John Sutter was a colorful figure. He sported a well-groomed mustache, bushy side-whiskers, and walked about with a silver-tipped cane. His blue eyes sparkled with intensity and the merriment of a man enjoying life. Sutter was an early settler in California when it was under control of the Mexican government. He provided help to many immigrants to California and was, by all reports, a generous and fair-minded man. He built a fort and was for years, a powerful political figure in California. Some called him the Patriarch of the Sacramento Valley.
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At age 48, he was at the top of his game. He had it all. He was building a new granary, sending out men to hunt for fresh supplies of lumber for his many enterprises, such as the repair and building wagons, barrels, shingles, boats, pumps to irrigate his huge gardens, fences and a myriad of other things. John Sutter was an enterprising man. He was also a tanner, collecting hides by the thousands, tanning them and selling them.
In 1847, he began building a huge flour mill on the American River. This was an enterprise he was convinced would pay off some of the huge debt he’d accumulated over the year. He was in need of a sawmill, though, to complete the work, and had located a large stand of timber high in the mountains that was perfect. He hired some Mormons and contracted with James Marshall, his carpenter, to build the sawmill at a place approximately 50 miles up the south fork of the American River. His friend, John Bidwell tried his best to dissuade him of the notion, calling it foolish. But, Sutter was not to be deterred, being convinced by Marshall that this was a workable plan, to wit, to build the sawmill and float the logs down to the fort.
At one point, after the sawmill was completed, Marshall was checking on a problem when he made a startling discovery. He found a gold nugget. [ReviewAZON asin="B00005N7VL" display="inlinepost"]Strangely, when he showed it to the Mormon workers, they did not believe it, and continued with their work. He then traveled the fifty miles down to the fort, pulled his employer into a side room and in hushed tones, told John Sutter about his discovery. After several tests, including a quick consultation with the Encyclopedia Americana, Sutter said to the very excited Marshall: “It’s gold, at least 23 carat gold!”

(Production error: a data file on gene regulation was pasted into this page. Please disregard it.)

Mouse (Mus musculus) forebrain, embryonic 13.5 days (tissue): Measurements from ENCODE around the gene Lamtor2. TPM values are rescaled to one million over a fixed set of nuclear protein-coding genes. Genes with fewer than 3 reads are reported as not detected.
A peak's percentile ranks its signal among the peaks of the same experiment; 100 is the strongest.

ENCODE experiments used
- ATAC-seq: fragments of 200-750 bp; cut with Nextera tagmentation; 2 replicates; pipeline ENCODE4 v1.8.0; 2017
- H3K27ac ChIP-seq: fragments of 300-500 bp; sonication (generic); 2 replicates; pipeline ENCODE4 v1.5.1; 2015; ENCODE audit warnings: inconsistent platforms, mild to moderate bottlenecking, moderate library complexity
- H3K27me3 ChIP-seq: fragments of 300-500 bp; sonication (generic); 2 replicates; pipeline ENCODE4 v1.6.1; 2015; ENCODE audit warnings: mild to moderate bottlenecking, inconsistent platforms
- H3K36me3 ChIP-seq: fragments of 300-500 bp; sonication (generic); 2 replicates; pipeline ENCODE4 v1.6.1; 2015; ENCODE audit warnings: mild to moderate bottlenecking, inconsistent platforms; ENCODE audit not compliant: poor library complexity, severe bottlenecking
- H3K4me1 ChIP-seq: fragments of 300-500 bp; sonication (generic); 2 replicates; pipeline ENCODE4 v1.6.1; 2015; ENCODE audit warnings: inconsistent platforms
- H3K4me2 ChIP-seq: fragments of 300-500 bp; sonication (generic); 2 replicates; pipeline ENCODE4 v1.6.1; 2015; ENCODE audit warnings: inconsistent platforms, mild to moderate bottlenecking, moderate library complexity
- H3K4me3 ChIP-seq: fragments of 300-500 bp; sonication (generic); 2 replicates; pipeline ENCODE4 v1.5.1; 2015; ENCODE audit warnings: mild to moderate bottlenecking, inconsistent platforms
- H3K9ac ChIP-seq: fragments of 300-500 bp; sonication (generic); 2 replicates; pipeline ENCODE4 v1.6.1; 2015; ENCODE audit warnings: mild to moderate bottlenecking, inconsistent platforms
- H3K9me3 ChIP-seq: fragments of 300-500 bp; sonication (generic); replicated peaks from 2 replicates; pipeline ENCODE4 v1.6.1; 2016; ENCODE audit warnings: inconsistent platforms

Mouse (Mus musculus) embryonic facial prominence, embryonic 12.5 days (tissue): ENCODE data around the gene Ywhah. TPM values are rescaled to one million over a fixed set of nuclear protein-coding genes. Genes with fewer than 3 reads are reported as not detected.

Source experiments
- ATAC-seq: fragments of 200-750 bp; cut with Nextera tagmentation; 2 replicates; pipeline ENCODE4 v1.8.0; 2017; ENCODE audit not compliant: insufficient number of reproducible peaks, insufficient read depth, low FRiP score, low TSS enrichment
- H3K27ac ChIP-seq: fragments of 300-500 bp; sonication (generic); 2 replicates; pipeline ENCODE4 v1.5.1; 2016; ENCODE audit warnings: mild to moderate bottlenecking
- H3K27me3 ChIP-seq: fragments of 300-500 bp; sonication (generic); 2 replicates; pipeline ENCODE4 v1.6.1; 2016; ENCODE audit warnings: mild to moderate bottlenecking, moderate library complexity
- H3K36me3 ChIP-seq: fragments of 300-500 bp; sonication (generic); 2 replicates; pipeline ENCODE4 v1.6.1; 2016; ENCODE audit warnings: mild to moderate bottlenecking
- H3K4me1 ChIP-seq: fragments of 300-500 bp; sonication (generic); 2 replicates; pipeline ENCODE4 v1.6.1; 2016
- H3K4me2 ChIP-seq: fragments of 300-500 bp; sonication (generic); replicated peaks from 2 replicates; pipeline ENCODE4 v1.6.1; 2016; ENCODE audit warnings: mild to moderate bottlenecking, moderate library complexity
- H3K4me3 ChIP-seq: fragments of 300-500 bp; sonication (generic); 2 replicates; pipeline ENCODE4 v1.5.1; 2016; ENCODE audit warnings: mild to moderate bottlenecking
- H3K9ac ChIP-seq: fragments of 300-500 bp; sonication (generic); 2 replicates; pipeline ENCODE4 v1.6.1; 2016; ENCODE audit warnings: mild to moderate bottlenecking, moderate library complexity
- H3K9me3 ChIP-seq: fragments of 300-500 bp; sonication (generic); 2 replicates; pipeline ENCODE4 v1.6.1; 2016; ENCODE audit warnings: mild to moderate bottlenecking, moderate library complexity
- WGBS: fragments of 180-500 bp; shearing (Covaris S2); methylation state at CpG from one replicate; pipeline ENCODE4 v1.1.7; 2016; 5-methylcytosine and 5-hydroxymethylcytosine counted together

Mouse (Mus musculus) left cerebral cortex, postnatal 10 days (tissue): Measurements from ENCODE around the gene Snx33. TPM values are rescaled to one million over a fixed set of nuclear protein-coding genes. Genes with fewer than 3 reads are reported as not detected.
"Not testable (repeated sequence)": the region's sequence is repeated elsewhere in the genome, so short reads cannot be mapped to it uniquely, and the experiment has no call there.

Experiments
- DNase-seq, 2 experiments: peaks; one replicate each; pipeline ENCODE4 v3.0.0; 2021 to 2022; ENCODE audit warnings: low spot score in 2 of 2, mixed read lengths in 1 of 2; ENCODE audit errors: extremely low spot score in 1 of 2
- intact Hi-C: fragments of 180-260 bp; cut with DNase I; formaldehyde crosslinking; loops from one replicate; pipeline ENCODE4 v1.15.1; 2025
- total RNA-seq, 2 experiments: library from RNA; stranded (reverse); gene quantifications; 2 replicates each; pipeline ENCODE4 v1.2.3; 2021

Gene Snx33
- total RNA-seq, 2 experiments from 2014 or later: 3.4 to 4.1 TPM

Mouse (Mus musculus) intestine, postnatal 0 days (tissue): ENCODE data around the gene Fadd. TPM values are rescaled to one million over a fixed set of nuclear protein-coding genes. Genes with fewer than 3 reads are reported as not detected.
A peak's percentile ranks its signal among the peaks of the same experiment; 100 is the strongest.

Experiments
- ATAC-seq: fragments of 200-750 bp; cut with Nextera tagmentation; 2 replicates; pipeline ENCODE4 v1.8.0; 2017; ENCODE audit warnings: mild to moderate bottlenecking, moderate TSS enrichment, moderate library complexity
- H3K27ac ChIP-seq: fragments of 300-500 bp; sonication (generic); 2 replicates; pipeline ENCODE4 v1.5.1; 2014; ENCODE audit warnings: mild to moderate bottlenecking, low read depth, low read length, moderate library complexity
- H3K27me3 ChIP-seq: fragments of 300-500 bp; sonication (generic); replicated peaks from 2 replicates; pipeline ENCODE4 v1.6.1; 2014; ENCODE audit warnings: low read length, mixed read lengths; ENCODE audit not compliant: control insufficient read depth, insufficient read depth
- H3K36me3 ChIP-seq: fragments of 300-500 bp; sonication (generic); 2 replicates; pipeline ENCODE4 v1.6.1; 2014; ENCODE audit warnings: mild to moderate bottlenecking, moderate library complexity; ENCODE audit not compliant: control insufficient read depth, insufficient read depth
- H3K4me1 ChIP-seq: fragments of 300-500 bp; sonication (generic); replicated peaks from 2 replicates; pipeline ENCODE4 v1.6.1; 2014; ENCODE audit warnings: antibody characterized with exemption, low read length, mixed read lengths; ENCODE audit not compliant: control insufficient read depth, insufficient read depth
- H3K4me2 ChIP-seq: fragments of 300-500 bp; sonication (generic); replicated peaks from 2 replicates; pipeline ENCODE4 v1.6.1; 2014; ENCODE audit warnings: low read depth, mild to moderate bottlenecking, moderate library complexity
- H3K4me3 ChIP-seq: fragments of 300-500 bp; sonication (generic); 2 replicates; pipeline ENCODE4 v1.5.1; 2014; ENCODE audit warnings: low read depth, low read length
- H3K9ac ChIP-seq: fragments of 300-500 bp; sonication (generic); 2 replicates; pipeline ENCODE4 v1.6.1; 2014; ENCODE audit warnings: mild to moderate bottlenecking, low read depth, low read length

While the two tried to keep it a secret, they didn’t do a very good job. The men at the mill, while they continued to work, in their spare time, began looking for gold in the river waters. And, they began finding some. Their finds were small. But, word got out, and soon, 3 Mormons who’d come up at the bidding of one of the Mormon crew at the mill, found gold about half-way down to Sutter’s fort. It was very close to the sandy surface, and eventually, that place, later called Mormon Island, became a prospector’s dream. A fortune was taken from there by later prospectors.
Suddenly, as word spread, men began to leave Sutter. His crew for the nearly $30,000.00 flour mill resigned to hunt gold. The tanners left over 2000 fresh hides to rot, and his long-time crew of Indians harvested the wheat crop of over 40,000 bushels, then promptly slid into the night, leaving the wheat to spoil in the coming suns. There was no one around to thresh the wheat, nor finish the dozens of shoes, hats, blankets, wooden instruments and barrels that were being made.
John Sutter, the man who was instrumental in the discovery of the gold, furnished the original seekers of that yellow metal. It would prove to be disastrous, but ever the optimist, Sutter saw opportunity. Later, he would say, “There is no need for me to go into the mountains to make my pile of gold. The gold will flow to me.” He opened a store, selling to the miners and renting space out to merchants. He also agreed to grubstake several miners and was willing to lend to just about anyone who asked. He was a man who had a compulsion to be liked and to be known for his largess.
[ReviewAZON asin="B0020S93ZS" display="inlinepost"]Soon, Sutter was hounded by creditors who thought him to be rich because of the gold discovery. John Sutter ended his life in relative poverty. He lost the vast holdings he had to creditors, many of whom were bogus. He ended up on a small farm, the same farm he’d begun with some fourteen years earlier. His family, whom he’d left in Switzerland, came to live with him. Indeed, but for the business sense of his son August, he’d not have even had the farm. Sutter lived there with little money, and with his family doing odd jobs and farm work to earn a living. However, he was still visited by hordes of people, and still tried, as he’d done for so many years before, to entertain them in grand style.
He’d never learned to live within his means, nor had he learned to be frugal. He’d given away money he didn’t have, and given away goods for which he’d gone into debt to purchase. In spite of that, it is quite probable that were it not for the gold rush of 1848, John Sutter would have finally succeeded, in spite of himself.
The discovery of gold proved to be his great calamity.
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